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With the United States now well into the second decade of what the Pentagon has styled an “era of persistent conflict,” the war formerly known as the global war on terrorism (unofficial acronym WFKATGWOT) appears increasingly fragmented and diffuse. Without achieving victory, yet unwilling to acknowledge failure, the US military has withdrawn from Iraq. It is trying to leave Afghanistan, where events seem equally unlikely to yield a happy outcome.
Elsewhere—in Pakistan, Libya, Yemen and Somalia, for example—US forces are busily opening up new fronts. Published reports that the United States is establishing “a constellation of secret drone bases” in or near the Horn of Africa and the Arabian Peninsula suggest that the scope of operations will only widen further. In a front-page story, the New York Times described plans for “thickening” the global presence of US special operations forces. Rushed Navy plans to convert an aging amphibious landing ship into an “afloat forward staging base”—a mobile launch platform for either commando raids or minesweeping operations in the Persian Gulf—only reinforces the point. Yet as some fronts close down and others open up, the war’s narrative has become increasingly difficult to discern. How much farther until we reach the WFKATGWOT’s equivalent of Berlin? What exactly is the WFKATGWOT’s equivalent of Berlin? In fact, is there a storyline here at all?
Viewed close-up, the “war” appears to have lost form and shape. Yet by taking a couple of steps back, important patterns begin to appear. What follows is a preliminary attempt to score the WFKATGWOT, dividing the conflict into a bout of three rounds. Although there may be several additional rounds still to come, here’s what we’ve suffered through thus far.
The Rumsfeld Era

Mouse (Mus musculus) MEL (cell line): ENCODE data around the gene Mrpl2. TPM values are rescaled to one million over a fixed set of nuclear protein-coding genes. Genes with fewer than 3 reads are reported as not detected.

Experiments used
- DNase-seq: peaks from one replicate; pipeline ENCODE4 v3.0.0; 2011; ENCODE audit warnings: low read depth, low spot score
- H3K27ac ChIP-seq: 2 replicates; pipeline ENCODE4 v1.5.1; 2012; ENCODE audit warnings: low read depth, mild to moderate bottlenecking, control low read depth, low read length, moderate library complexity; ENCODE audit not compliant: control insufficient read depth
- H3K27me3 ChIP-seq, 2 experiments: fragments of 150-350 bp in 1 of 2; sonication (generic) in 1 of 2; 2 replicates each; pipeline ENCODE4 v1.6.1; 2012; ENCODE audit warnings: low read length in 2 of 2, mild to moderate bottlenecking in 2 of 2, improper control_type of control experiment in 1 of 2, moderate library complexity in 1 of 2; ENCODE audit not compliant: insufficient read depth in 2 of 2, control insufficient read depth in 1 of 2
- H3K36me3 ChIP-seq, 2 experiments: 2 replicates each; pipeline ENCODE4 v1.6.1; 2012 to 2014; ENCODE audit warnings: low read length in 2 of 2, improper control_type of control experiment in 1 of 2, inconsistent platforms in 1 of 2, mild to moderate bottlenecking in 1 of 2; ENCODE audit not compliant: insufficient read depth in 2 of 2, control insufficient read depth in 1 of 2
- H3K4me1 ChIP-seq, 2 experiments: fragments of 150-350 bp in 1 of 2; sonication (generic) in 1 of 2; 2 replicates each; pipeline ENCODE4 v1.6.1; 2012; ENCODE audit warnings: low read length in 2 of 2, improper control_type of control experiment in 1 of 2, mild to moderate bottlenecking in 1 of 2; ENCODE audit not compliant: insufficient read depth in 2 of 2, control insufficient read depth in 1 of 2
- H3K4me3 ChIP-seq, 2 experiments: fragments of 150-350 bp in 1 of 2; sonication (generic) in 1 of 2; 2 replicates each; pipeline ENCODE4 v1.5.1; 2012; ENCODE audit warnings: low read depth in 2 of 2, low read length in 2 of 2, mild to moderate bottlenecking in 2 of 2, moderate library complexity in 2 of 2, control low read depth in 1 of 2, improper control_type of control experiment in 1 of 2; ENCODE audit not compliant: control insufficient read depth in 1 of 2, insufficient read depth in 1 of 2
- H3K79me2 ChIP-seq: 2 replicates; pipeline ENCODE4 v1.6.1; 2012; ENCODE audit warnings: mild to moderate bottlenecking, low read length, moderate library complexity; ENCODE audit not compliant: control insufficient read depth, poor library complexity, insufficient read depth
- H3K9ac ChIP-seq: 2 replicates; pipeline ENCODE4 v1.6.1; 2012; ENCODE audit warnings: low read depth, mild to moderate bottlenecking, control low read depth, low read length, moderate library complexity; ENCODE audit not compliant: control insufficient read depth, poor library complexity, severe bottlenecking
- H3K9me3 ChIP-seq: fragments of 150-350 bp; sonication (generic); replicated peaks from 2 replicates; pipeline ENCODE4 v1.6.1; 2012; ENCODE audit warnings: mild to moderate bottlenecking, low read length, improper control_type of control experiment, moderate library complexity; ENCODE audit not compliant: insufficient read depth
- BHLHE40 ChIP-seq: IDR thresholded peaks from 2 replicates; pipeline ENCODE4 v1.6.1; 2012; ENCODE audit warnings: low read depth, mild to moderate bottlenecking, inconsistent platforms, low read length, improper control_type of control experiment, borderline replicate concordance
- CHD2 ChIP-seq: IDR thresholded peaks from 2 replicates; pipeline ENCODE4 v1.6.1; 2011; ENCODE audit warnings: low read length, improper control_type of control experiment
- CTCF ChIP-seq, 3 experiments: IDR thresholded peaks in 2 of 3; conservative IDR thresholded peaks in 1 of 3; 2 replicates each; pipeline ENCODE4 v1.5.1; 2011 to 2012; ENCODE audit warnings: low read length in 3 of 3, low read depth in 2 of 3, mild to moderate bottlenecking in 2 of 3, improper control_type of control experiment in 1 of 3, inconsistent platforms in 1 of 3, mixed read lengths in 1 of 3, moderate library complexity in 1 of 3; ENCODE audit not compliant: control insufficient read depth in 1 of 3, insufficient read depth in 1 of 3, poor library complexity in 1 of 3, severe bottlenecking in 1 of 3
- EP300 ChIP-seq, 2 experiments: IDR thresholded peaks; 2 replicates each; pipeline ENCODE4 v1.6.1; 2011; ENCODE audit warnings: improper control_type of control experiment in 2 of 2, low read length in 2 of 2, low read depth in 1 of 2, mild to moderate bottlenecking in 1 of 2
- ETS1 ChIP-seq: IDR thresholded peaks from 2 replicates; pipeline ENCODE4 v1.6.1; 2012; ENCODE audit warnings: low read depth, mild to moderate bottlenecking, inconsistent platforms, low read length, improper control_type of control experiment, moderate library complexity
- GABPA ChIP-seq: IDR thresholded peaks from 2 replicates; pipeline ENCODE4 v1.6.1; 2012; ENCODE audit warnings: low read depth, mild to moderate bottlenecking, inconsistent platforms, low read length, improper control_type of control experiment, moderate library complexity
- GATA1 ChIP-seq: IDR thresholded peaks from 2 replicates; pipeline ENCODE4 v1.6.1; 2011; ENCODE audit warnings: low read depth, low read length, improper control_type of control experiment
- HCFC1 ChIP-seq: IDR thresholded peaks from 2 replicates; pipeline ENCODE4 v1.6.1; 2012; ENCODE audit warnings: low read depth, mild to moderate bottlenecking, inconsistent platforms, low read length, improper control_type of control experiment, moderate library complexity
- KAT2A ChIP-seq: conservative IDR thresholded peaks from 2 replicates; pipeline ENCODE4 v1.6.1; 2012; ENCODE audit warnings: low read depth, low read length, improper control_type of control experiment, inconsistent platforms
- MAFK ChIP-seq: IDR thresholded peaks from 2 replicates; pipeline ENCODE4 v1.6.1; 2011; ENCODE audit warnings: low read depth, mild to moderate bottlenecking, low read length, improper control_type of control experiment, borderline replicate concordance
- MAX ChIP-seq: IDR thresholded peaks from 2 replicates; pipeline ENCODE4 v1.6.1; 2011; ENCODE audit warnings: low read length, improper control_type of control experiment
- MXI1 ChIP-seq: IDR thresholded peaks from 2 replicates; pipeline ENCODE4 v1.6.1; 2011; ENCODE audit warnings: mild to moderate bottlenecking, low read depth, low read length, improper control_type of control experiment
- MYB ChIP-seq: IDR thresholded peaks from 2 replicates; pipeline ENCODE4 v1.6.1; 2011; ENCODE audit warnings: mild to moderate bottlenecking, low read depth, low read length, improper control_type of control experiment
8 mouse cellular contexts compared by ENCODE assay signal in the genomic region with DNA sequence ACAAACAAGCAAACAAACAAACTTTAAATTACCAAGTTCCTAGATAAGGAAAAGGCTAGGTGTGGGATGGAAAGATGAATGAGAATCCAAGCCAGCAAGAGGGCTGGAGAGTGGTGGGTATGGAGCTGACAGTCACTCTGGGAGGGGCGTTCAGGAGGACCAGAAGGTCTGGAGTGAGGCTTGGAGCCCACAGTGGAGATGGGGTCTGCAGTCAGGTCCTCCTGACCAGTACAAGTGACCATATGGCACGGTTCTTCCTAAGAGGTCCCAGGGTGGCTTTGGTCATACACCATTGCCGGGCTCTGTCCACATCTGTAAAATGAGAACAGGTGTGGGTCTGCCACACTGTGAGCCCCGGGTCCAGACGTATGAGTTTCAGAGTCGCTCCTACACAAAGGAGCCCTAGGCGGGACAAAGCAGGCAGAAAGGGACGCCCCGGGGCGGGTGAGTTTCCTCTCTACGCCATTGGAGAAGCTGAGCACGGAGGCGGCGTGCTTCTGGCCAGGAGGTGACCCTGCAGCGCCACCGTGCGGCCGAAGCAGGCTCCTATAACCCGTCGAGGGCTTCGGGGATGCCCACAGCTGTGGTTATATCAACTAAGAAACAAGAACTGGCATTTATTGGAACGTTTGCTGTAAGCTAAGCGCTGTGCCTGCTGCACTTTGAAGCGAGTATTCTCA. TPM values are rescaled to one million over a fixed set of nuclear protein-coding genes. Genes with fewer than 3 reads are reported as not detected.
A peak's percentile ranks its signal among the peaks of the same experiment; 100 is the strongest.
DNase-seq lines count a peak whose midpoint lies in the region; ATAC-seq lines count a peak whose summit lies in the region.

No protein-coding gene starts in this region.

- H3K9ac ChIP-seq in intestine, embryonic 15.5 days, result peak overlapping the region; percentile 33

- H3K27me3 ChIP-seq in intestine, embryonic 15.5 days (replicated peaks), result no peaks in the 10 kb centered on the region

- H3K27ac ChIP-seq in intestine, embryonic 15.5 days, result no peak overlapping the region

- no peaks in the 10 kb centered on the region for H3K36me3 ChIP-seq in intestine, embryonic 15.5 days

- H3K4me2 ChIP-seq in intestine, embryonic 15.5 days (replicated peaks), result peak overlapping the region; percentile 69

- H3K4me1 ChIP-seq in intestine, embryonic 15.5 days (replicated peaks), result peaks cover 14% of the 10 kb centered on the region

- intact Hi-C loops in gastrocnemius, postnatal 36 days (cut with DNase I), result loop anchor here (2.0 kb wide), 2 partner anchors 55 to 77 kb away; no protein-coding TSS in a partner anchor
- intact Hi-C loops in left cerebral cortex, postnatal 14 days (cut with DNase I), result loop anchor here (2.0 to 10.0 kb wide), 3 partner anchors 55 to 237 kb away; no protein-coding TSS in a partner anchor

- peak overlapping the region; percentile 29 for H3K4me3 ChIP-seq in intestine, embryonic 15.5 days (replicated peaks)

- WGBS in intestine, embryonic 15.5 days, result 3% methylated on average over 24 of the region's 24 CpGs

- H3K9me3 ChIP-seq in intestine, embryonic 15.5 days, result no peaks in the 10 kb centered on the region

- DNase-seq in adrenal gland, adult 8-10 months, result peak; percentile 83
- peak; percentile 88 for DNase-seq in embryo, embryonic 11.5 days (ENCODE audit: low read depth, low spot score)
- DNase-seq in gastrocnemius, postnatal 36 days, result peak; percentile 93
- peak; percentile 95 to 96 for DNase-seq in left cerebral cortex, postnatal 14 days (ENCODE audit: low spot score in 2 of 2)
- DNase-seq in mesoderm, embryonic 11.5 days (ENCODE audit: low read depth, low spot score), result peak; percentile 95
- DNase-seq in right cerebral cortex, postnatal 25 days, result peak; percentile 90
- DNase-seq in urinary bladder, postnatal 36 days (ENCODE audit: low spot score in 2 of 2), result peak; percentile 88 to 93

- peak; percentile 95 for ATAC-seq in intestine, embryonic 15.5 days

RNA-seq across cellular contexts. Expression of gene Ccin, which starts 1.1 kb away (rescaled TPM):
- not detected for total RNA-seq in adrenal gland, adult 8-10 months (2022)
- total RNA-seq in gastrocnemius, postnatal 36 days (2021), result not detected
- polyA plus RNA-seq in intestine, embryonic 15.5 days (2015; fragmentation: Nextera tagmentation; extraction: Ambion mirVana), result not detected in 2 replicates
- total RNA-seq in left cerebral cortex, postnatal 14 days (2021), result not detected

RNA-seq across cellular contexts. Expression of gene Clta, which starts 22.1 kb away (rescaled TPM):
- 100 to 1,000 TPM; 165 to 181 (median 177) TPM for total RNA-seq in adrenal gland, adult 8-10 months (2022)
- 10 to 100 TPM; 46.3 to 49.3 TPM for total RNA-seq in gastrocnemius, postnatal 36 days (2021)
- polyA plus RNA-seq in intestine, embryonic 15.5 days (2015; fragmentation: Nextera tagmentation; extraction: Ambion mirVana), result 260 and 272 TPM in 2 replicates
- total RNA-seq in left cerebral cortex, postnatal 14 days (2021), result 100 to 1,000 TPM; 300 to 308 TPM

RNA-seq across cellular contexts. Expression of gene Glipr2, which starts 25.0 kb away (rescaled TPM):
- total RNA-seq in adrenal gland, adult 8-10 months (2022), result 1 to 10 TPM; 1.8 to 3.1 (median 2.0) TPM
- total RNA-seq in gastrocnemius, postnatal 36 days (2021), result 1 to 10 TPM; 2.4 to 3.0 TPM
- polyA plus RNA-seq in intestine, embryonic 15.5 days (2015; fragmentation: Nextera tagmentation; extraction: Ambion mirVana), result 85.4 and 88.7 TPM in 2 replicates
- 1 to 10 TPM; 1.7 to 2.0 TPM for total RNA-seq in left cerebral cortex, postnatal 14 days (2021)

Round 1: Liberation. More than any other figure—more than any general, even more than the president himself—Secretary of Defense Donald Rumsfeld dominated the war’s early stages. Appearing for a time to be a larger-than-life figure—the “Secretary at War” in the eyes of an adoring (if fickle) neocon fan club—Rumsfeld dedicated himself to the proposition that, in battle, speed holds the key to victory. He threw his considerable weight behind a high-tech American version of blitzkrieg. US forces, he regularly insisted, were smarter and more agile than any adversary. To employ them in ways that took advantage of those qualities was to guarantee victory. The journalistic term adopted to describe this concept was “shock and awe.”
No one believed more passionately in “shock and awe” than Rumsfeld himself. The design of Operation Enduring Freedom, launched in October 2001, and of Operation Iraqi Freedom, begun in March 2003, reflected this belief. In each instance, the campaign got off to a promising start, with US troops landing some swift and impressive blows. In neither case, however, were they able to finish off their opponent or even, in reality, sort out just who their opponent might be. Unfortunately for Rumsfeld, the “terrorists” refused to play by his rulebook and US forces proved to be less smart and agile than their technological edge—and their public relations machine—suggested would be the case. Indeed, when harassed by minor insurgencies and scattered bands of jihadis, they proved surprisingly slow to figure out what hit them.